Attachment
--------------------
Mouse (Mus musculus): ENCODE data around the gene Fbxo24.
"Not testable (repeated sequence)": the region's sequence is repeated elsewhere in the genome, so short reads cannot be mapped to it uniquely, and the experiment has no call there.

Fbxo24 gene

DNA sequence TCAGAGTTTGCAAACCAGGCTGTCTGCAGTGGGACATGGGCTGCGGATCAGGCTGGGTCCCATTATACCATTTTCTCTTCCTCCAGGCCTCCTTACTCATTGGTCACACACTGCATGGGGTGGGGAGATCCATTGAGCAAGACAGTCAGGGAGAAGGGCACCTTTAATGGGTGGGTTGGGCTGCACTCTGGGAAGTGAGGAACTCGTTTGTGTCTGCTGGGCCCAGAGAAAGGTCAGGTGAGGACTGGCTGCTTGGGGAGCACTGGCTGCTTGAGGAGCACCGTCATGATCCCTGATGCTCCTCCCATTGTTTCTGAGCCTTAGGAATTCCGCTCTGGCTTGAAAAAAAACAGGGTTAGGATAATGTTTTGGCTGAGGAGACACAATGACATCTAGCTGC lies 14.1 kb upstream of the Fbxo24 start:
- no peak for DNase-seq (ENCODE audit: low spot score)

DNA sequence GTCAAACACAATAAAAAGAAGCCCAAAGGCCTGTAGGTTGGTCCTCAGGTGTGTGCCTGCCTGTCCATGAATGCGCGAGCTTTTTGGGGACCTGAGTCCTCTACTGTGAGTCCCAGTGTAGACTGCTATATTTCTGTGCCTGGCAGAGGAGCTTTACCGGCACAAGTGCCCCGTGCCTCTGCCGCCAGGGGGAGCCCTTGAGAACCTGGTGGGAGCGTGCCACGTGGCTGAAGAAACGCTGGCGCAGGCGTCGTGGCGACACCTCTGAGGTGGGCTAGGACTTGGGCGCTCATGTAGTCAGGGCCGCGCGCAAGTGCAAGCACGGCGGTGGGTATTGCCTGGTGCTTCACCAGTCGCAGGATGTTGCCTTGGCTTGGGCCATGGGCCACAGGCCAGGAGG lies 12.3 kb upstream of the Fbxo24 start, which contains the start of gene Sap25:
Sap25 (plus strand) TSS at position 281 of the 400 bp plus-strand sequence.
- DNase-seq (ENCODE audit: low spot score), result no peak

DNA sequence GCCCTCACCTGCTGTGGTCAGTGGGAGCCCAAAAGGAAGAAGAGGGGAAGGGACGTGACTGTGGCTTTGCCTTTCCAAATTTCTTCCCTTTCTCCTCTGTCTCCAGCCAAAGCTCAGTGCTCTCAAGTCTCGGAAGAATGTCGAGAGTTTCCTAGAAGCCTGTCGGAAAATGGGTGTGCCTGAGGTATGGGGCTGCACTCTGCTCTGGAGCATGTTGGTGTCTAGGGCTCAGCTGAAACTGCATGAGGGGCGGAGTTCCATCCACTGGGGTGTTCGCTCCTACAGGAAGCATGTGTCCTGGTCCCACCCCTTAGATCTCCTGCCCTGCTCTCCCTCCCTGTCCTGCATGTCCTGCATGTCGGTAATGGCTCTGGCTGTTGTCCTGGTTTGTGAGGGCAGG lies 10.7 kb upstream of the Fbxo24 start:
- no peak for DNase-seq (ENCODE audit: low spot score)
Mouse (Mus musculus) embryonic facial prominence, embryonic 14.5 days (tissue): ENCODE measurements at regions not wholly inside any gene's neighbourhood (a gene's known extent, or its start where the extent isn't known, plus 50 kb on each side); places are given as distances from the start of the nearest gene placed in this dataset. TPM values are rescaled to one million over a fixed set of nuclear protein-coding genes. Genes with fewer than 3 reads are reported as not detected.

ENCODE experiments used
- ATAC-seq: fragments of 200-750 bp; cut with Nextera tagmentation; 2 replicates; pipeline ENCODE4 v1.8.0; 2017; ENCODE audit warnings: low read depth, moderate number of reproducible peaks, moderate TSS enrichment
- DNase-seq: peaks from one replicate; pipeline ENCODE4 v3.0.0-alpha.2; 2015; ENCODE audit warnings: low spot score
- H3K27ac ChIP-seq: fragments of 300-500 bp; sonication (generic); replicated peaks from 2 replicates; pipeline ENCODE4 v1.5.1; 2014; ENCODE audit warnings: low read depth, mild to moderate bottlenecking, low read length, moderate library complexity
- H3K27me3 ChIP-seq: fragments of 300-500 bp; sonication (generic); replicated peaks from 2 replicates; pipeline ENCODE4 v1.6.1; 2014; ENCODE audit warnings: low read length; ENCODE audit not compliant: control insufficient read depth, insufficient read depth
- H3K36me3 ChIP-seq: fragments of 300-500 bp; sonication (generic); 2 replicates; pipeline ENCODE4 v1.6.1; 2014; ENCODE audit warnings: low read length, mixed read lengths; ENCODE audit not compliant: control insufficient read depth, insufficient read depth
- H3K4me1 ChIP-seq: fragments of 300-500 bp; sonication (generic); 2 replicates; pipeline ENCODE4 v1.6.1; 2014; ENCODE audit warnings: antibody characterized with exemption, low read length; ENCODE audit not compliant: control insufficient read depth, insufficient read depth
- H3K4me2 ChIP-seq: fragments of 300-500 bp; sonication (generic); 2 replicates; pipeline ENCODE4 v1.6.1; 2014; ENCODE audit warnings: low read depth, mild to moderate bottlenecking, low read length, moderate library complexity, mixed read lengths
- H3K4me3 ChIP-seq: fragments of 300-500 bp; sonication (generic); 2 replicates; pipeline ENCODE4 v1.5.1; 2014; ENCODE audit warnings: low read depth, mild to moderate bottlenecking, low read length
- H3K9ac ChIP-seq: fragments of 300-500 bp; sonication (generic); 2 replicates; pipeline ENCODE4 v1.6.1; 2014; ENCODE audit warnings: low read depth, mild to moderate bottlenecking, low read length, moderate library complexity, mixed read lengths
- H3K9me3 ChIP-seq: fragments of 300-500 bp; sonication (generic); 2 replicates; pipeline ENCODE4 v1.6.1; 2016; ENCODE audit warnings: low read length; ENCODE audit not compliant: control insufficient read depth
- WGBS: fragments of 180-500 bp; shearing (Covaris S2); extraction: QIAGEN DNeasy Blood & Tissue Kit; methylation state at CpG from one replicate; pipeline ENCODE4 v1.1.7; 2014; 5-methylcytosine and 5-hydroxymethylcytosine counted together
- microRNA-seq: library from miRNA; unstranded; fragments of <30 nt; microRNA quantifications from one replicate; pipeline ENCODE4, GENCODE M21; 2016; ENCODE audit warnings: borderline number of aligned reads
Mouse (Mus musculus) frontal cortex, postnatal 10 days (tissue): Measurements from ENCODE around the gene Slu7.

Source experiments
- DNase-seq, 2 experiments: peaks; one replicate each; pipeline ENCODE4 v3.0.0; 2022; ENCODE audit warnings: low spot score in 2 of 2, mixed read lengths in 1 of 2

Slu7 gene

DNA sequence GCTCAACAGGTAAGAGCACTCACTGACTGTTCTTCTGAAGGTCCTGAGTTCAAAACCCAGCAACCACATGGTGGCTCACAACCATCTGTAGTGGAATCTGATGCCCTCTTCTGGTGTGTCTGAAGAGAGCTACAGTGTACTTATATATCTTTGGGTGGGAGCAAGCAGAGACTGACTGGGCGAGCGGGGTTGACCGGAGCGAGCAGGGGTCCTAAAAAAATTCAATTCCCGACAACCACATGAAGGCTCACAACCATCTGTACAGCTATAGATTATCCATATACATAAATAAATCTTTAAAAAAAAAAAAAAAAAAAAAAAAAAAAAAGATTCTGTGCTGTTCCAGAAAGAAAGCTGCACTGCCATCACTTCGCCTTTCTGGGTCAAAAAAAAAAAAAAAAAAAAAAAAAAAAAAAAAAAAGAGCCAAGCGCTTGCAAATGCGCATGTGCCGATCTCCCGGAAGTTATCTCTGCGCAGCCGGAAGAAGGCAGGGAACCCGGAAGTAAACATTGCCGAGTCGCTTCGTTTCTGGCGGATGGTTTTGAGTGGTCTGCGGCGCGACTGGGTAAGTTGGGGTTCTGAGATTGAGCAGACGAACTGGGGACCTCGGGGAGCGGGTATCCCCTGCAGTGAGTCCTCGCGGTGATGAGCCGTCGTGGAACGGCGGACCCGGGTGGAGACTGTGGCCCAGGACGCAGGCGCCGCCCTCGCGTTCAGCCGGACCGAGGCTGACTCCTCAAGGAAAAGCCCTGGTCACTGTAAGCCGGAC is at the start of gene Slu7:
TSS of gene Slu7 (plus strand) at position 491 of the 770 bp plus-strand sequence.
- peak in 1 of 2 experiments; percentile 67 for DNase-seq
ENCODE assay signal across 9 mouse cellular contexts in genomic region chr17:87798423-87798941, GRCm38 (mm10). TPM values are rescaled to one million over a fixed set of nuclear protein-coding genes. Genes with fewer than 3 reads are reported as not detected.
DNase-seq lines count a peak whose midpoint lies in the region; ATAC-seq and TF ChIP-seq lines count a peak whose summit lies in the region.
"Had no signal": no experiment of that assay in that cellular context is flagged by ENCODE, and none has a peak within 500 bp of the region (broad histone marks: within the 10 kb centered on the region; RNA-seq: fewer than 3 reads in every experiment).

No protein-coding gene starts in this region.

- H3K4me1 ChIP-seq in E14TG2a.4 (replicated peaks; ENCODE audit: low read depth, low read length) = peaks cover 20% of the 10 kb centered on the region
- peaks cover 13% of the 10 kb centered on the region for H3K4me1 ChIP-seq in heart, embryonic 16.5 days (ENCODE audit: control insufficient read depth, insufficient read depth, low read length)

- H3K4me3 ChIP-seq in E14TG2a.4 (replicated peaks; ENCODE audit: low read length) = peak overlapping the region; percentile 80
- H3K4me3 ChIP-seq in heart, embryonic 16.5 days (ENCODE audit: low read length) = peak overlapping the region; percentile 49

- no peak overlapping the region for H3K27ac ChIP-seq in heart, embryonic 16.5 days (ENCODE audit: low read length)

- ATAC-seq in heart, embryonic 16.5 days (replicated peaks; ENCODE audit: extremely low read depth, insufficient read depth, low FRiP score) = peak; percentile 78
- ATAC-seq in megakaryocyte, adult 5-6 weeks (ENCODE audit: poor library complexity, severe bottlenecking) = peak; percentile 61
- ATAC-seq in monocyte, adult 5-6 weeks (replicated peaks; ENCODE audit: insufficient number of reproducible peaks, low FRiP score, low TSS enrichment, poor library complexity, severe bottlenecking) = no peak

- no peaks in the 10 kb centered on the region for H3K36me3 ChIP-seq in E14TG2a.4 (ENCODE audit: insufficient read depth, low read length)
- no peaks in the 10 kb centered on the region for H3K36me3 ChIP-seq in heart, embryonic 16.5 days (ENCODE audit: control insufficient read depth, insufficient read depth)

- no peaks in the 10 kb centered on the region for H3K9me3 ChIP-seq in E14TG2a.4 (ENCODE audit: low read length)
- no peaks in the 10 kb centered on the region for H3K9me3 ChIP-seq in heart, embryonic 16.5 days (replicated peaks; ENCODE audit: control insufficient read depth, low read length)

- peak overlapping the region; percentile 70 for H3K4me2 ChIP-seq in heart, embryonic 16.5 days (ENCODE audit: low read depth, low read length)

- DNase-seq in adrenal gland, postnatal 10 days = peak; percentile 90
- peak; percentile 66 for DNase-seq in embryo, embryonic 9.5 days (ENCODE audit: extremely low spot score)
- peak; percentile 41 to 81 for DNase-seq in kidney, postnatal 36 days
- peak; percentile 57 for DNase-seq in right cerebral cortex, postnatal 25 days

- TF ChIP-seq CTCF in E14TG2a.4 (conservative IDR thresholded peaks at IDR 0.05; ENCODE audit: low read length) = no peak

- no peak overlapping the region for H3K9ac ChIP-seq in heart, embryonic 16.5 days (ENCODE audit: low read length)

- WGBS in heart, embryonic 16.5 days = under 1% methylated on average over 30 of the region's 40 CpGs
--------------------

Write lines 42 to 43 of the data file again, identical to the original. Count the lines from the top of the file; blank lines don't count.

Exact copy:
- ATAC-seq in megakaryocyte, adult 5-6 weeks (ENCODE audit: poor library complexity, severe bottlenecking) = peak; percentile 61
- ATAC-seq in monocyte, adult 5-6 weeks (replicated peaks; ENCODE audit: insufficient number of reproducible peaks, low FRiP score, low TSS enrichment, poor library complexity, severe bottlenecking) = no peak